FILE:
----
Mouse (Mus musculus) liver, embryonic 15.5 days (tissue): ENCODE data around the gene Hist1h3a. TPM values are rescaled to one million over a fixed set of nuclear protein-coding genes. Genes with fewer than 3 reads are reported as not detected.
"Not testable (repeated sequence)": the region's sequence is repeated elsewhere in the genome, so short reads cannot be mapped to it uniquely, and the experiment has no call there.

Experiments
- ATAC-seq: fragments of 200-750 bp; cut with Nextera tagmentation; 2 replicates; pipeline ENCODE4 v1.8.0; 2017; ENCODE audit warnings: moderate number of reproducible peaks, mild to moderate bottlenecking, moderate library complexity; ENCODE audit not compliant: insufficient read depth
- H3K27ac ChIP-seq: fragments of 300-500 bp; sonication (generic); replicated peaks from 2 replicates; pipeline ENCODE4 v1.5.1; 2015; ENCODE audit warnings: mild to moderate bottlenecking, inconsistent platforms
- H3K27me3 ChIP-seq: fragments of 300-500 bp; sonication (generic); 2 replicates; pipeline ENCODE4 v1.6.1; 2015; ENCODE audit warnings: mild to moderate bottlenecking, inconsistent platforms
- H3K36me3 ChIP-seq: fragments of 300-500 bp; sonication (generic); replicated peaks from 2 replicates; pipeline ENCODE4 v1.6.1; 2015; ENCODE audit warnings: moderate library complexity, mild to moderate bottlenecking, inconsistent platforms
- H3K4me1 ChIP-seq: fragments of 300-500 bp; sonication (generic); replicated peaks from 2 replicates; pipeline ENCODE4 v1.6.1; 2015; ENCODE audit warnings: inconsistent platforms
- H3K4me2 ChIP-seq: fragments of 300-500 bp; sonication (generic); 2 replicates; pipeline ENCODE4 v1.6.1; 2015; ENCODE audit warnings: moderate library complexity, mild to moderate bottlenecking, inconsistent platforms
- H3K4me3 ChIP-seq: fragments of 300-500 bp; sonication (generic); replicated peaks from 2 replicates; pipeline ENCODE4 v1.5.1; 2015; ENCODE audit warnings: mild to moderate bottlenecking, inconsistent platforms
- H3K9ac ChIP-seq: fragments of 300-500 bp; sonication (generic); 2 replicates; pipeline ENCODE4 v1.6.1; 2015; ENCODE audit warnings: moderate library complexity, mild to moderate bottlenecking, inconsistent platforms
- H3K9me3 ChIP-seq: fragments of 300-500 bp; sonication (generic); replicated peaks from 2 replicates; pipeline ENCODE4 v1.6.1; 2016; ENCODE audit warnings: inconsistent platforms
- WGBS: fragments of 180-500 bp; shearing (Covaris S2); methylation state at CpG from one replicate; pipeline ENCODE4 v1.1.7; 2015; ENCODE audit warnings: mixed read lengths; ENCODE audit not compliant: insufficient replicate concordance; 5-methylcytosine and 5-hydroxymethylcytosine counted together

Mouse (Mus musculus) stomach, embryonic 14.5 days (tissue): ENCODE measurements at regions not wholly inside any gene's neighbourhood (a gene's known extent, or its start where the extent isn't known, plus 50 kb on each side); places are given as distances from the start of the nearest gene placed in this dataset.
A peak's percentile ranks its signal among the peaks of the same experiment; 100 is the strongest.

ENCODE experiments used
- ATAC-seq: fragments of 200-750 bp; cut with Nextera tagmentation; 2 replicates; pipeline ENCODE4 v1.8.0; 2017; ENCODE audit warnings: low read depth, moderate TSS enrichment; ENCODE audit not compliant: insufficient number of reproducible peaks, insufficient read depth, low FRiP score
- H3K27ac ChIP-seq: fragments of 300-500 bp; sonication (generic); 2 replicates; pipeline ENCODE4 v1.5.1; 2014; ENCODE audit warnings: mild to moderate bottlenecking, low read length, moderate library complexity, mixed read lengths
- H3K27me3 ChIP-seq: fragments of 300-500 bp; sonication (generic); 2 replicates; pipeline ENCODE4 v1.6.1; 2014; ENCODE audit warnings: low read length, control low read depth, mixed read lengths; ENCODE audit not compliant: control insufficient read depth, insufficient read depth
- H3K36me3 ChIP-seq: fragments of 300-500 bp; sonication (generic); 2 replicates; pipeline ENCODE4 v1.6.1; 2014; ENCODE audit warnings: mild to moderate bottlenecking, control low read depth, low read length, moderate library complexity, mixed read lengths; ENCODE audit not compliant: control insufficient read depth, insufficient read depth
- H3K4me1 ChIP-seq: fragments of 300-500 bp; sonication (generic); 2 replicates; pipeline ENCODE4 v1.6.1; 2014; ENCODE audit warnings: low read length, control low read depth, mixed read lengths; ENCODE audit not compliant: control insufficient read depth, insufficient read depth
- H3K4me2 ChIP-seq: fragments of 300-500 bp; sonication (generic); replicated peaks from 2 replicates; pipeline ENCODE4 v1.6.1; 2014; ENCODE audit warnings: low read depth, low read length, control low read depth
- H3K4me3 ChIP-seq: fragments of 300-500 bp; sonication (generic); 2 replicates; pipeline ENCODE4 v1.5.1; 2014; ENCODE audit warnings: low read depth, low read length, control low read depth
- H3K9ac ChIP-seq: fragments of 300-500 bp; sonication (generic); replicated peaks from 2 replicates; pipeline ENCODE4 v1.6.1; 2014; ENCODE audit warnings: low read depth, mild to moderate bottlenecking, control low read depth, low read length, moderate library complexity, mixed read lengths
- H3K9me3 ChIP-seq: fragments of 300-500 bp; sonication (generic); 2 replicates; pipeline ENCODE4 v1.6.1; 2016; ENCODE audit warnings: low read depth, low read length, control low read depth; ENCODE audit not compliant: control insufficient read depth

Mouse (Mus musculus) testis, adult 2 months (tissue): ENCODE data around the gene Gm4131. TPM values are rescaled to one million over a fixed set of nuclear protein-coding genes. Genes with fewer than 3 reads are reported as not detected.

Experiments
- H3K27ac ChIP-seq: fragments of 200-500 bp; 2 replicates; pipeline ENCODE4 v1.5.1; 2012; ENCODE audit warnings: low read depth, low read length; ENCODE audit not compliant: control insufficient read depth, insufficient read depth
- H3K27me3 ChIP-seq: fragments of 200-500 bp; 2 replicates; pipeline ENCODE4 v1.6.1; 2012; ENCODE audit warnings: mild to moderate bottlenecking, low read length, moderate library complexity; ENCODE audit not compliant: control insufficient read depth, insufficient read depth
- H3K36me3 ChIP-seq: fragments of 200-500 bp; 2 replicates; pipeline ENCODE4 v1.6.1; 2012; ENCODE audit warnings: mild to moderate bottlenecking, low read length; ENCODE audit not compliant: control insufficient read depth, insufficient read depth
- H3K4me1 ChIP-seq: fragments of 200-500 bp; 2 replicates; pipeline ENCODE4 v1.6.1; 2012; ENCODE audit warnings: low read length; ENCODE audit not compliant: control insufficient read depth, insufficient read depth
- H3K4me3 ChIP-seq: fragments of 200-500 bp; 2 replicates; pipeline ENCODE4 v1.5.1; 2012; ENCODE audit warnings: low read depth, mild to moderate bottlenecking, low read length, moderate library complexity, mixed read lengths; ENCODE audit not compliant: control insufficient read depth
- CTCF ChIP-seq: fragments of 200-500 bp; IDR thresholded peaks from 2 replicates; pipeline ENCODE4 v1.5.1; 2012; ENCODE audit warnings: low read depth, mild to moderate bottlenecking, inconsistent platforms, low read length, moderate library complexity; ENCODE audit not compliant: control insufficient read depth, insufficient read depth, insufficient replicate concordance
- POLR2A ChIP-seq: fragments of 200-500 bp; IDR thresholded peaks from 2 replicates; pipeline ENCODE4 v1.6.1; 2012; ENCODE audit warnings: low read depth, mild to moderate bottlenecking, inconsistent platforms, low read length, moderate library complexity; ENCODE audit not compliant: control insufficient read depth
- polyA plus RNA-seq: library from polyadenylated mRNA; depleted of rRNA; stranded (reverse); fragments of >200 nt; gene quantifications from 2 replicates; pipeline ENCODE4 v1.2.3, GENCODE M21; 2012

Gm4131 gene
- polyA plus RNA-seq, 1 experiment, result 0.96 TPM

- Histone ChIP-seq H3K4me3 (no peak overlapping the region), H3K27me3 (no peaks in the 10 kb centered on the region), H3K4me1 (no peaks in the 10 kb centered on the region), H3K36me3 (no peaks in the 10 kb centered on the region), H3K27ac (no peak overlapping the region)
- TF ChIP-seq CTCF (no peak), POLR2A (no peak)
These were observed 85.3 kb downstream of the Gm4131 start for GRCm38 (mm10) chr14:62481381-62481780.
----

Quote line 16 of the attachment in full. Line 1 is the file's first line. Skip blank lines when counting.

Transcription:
ENCODE experiments used